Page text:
The cost of living in the UK is already rising at its fastest pace for almost 30 years but the worst is yet to come with even steeper energy price hikes and the National Insurance increase on the horizon.
What is driving rocketing inflation, where are the price hikes being felt the most and what can we expect over the next few months?
– Why is everything more expensive?
Covid-19 has hit global supply chains with a combination of pent-up demand and delays to shipping as factories across the world face lockdowns and worker absences.
This has led to prices rising, particularly for raw materials.
Food prices have also risen as wages increase, including for HGV drivers due to recent shortages and with thousands of drivers leaving the UK to return to their home countries in the EU.
All of this is adding to eye-watering rises in energy bills after wholesale gas prices shot up by about 500% in 2021, as well as record costs at the petrol pumps from hikes in oil prices globally.
– Will inflation remain high?
Consumer Prices Index (CPI) inflation is currently running at 5.4% as of December, according to the Office for National Statistics (ONS).
The Bank of England has warned inflation will rise to 6% in April, but many experts are predicting it could peak at close to 7% before falling back.
It is hoped that inflation will start to fall back in the second half of 2022, though it may not be until next year that CPI gets back to the bank’s 2% target.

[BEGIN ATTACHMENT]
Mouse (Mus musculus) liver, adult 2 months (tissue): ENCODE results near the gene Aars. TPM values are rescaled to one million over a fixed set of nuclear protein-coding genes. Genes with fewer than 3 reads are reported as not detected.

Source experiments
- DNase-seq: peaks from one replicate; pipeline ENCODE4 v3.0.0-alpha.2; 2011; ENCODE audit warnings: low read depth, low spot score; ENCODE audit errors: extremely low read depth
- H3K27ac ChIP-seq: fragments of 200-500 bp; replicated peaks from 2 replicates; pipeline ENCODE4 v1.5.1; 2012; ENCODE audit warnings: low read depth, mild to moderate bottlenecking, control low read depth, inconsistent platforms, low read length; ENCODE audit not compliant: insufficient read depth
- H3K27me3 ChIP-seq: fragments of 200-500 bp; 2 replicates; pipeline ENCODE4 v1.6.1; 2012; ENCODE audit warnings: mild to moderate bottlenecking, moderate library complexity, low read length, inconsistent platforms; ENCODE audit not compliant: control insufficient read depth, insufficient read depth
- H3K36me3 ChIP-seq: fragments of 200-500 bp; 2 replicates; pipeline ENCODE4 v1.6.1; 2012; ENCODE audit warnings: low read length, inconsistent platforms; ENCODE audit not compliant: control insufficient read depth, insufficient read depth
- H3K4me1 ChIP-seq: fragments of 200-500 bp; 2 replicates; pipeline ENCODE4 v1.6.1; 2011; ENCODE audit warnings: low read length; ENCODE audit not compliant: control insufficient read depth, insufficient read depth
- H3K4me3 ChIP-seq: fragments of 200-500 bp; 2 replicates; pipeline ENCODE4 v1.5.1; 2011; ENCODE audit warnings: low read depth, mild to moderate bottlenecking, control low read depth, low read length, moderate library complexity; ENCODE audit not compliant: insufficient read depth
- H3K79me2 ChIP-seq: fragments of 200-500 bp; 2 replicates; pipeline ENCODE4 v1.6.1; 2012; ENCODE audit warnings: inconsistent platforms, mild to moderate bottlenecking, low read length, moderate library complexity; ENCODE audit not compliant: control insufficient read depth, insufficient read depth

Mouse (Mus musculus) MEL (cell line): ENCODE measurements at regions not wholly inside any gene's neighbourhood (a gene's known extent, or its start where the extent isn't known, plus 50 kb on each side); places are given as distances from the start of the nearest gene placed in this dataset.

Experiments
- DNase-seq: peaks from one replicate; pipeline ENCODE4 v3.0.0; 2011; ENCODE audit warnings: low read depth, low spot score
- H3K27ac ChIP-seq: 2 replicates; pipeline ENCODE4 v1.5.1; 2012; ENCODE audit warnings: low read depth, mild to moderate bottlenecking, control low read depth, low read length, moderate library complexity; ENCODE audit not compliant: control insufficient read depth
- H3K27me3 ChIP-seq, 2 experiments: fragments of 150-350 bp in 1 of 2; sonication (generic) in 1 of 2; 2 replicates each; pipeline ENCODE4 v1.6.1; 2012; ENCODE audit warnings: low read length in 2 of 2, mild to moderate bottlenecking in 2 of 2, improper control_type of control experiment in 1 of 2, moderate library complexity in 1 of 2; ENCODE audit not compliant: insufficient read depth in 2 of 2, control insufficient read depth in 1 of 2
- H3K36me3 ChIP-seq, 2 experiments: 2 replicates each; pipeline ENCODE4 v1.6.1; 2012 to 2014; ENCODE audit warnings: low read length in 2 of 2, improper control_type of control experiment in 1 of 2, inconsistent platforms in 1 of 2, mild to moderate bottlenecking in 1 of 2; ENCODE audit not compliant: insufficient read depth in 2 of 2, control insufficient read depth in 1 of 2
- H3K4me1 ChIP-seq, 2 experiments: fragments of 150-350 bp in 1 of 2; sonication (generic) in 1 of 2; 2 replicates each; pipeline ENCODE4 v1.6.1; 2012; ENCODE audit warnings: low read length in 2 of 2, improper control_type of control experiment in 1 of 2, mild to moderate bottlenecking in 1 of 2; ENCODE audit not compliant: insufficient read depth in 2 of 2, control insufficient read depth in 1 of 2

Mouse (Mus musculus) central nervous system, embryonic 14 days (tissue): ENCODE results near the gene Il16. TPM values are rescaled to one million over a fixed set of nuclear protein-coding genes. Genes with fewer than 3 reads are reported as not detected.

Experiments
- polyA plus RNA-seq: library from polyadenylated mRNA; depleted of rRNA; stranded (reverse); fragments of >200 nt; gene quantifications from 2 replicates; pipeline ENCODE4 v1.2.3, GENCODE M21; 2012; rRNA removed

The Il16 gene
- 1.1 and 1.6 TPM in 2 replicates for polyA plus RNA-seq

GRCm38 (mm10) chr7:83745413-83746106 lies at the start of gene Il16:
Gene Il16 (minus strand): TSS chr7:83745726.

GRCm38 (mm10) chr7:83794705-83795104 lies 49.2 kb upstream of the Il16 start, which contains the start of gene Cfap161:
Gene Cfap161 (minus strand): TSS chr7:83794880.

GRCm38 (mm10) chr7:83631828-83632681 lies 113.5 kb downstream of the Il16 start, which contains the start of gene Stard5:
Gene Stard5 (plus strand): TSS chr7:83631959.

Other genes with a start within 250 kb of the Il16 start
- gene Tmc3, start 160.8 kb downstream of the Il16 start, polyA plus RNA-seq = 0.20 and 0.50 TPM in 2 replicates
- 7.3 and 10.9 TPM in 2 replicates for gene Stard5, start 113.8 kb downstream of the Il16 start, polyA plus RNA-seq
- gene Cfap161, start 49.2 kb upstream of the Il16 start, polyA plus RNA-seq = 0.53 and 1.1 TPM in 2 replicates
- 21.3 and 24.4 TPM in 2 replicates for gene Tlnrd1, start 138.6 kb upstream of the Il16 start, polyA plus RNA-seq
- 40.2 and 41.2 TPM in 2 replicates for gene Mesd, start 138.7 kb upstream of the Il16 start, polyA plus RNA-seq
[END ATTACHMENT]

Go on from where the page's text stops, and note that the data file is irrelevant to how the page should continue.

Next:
– Will energy bills get higher?
Almost certainly. The Government’s price cap is due for a revision in February, which will be implemented in April.
Current predictions are this will go up 50%, causing some households to choose between heating and eating, it has been warned.
Some are calling for a cut in VAT or green levies on bills while energy bosses are asking for a Government-backed support scheme to cushion the impact.
– What other costs can I expect to increase this year?
The Resolution Foundation recently said each household can expect outgoings to increase by £1,200 this year.
Along with rising energy bills, there is also a one-year 1.25% National Insurance rate rise due in April to help pay for social care and NHS funding.
This comes as official figures this week revealed that wages are already failing to keep up with rises in the cost of living, with average weekly earnings after taking account of inflation falling for the first time in over a year.
The latest inflation figures have shown that food retailers are also starting to pass on higher costs to consumers, with inflation firmly hitting the supermarket shelves.
– Where are food price rises being felt the most?
The ONS said food inflation reached 4.5% year-on-year in December and was 1.4% since November alone.
The biggest rises were seen for bread and cereals, as well as oil and fats and meat.
Retail prices index data reveals the price of lamb shot up by 5.7% over the month while staples such as fresh milk jumped 3%, bread was 2% higher and eggs lifted 1%.
In the fruit and vegetable aisles, some of the steepest price rises were for potatoes, up 2.1%, with processed veg seeing a 5.1% hike.
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